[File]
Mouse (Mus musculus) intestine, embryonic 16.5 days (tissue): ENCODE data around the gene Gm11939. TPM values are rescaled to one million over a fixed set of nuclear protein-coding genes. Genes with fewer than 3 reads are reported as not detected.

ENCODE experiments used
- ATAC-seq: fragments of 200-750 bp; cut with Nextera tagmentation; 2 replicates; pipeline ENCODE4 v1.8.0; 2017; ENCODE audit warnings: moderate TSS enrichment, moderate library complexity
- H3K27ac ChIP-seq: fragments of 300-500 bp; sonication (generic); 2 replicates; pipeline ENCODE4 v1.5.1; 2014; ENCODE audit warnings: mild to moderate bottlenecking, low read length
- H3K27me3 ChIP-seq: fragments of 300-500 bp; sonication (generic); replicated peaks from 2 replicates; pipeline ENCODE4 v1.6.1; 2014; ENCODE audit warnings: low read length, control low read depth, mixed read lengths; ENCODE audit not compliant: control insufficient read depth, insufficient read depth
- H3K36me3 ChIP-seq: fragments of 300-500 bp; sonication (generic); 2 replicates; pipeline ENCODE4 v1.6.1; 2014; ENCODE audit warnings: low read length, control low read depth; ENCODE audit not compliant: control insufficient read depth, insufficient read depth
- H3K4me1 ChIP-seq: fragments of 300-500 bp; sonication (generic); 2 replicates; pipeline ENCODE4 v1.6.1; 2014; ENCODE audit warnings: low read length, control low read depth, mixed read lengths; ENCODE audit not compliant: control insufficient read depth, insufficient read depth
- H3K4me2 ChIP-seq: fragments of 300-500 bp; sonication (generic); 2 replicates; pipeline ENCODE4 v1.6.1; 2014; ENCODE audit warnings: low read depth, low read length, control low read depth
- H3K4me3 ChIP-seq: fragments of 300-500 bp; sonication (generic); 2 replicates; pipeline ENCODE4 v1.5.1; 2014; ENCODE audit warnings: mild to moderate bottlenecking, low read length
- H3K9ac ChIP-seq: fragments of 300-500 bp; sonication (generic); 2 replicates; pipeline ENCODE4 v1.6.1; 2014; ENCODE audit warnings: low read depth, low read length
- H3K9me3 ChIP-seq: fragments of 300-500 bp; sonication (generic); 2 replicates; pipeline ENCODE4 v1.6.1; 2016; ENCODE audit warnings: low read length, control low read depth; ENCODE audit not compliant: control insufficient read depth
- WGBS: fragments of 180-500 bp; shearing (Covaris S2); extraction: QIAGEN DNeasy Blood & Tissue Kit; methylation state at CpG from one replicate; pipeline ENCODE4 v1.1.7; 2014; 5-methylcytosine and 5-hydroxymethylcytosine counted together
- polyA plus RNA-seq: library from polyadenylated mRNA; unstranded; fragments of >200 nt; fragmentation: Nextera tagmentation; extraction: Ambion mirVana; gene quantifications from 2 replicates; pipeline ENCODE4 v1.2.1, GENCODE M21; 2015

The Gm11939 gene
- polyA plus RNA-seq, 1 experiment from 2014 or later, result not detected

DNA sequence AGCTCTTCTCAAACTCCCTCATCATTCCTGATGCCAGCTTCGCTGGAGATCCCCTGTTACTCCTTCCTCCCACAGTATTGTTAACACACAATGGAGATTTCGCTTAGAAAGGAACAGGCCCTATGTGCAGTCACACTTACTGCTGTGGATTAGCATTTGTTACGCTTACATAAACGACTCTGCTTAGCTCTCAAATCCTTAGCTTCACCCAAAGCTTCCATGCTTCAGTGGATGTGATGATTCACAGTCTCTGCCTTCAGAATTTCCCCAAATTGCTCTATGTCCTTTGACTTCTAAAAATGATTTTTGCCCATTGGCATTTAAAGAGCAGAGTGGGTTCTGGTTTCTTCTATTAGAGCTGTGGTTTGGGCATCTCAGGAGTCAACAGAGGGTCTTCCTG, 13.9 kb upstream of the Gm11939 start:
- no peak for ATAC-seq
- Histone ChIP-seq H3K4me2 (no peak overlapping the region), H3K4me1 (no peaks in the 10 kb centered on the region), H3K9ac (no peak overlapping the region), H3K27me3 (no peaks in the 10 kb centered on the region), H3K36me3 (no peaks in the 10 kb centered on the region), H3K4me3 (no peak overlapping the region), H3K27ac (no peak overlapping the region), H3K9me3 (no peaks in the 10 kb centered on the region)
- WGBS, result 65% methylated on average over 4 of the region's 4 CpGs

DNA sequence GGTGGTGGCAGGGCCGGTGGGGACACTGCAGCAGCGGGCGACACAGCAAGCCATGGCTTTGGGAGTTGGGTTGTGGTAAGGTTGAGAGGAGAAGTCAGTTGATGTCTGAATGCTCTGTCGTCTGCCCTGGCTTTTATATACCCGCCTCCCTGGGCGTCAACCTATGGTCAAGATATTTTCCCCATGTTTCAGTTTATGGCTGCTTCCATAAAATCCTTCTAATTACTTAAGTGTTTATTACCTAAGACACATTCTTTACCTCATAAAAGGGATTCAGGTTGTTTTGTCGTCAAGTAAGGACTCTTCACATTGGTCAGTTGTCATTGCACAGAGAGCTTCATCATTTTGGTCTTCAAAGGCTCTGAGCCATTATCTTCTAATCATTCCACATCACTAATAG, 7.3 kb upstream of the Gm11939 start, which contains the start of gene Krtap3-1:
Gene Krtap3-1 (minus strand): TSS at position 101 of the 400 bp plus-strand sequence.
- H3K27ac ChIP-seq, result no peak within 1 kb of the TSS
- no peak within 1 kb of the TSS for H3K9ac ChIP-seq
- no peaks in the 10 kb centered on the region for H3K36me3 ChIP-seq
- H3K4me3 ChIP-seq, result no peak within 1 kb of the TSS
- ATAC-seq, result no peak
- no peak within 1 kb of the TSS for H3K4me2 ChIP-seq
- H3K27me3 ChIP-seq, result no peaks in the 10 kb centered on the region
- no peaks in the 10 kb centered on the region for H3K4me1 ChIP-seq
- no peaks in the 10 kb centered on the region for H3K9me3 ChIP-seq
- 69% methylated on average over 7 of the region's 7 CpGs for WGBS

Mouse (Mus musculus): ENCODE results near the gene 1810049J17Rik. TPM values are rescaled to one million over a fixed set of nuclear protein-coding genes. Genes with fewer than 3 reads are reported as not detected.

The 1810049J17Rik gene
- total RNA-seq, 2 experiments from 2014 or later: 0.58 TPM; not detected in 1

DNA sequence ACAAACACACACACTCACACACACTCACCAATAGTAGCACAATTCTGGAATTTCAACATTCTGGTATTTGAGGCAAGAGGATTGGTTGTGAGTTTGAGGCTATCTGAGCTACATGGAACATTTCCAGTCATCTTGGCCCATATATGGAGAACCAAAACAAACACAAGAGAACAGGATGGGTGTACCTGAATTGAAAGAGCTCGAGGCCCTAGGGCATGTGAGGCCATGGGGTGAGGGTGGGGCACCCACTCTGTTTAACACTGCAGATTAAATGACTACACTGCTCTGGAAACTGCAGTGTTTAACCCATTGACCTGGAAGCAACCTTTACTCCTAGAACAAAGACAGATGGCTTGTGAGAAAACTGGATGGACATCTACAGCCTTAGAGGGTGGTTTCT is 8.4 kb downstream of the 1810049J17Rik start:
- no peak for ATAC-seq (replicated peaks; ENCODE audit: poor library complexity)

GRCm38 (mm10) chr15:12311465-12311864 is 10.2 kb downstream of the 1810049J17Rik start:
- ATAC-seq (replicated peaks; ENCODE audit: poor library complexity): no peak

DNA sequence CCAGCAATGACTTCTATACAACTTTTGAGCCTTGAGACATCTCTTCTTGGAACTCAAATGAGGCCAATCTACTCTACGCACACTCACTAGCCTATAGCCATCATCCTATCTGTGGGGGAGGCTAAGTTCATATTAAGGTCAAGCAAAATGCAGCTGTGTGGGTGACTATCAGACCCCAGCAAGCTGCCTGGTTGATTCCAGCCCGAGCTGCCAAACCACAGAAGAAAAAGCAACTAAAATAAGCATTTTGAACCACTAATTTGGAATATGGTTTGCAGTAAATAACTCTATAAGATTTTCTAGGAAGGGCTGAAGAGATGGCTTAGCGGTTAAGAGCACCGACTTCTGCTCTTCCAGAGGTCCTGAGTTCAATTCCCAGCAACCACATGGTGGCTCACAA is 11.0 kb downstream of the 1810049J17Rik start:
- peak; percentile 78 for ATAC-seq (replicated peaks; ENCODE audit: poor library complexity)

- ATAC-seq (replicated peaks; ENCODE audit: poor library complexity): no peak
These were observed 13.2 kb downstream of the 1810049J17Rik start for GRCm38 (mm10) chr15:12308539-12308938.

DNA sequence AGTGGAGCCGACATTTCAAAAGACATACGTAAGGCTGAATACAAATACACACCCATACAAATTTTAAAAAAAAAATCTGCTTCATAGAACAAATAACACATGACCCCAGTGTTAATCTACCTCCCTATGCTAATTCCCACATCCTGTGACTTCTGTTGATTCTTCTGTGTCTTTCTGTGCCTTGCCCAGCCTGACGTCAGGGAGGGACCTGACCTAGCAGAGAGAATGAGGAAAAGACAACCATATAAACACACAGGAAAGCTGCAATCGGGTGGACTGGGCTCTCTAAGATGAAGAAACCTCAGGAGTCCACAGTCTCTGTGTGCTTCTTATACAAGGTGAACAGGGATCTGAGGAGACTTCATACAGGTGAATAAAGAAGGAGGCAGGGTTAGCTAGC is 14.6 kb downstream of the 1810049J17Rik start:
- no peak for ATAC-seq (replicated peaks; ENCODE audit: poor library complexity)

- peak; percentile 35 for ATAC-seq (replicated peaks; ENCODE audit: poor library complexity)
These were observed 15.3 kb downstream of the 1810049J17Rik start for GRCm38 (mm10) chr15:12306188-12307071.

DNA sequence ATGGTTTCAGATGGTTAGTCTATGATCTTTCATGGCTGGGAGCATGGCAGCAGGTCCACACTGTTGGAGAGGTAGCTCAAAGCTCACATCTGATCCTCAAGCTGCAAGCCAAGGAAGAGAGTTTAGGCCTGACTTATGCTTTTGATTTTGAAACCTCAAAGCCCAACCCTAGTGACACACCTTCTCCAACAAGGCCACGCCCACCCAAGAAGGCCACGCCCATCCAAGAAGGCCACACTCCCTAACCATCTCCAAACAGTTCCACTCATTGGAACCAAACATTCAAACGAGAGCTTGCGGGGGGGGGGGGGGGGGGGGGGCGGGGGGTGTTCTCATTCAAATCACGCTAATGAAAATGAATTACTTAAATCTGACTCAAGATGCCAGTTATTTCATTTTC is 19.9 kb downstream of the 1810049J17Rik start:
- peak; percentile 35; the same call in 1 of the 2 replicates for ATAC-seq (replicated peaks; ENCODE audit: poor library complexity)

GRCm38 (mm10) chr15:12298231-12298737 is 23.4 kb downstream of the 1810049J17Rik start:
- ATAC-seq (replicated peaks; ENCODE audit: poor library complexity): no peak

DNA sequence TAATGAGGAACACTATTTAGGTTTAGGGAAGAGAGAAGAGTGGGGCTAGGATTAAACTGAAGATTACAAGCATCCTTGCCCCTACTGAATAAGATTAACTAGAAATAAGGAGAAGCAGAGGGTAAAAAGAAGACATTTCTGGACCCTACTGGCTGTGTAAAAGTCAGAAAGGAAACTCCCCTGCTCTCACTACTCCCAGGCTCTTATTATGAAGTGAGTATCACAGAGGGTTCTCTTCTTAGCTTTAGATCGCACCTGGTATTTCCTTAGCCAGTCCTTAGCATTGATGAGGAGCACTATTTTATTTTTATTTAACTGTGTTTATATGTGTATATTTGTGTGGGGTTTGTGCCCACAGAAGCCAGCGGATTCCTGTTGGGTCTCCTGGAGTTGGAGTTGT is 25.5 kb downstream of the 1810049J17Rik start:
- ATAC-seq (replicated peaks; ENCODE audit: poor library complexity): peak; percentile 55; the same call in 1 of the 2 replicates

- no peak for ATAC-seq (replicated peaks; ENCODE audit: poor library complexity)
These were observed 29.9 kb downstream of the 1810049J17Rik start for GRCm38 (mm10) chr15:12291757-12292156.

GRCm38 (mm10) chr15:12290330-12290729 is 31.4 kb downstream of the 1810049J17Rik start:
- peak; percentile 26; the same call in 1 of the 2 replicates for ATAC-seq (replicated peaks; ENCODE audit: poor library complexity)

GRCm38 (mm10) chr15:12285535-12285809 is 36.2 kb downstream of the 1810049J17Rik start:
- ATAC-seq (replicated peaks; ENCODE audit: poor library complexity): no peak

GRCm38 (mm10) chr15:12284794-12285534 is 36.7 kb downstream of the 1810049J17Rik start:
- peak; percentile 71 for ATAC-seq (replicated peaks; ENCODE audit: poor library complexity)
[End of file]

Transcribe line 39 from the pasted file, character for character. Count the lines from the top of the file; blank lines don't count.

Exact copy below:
DNA sequence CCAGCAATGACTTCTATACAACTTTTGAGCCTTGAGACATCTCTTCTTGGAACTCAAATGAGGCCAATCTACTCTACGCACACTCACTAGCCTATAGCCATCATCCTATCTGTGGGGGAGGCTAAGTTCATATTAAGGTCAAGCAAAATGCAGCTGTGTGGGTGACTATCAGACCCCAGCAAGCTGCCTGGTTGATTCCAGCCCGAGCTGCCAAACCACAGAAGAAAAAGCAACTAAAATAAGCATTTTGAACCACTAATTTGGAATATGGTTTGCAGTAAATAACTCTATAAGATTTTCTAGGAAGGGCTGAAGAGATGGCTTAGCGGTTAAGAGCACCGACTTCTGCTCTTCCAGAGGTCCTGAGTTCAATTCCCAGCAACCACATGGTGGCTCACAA is 11.0 kb downstream of the 1810049J17Rik start: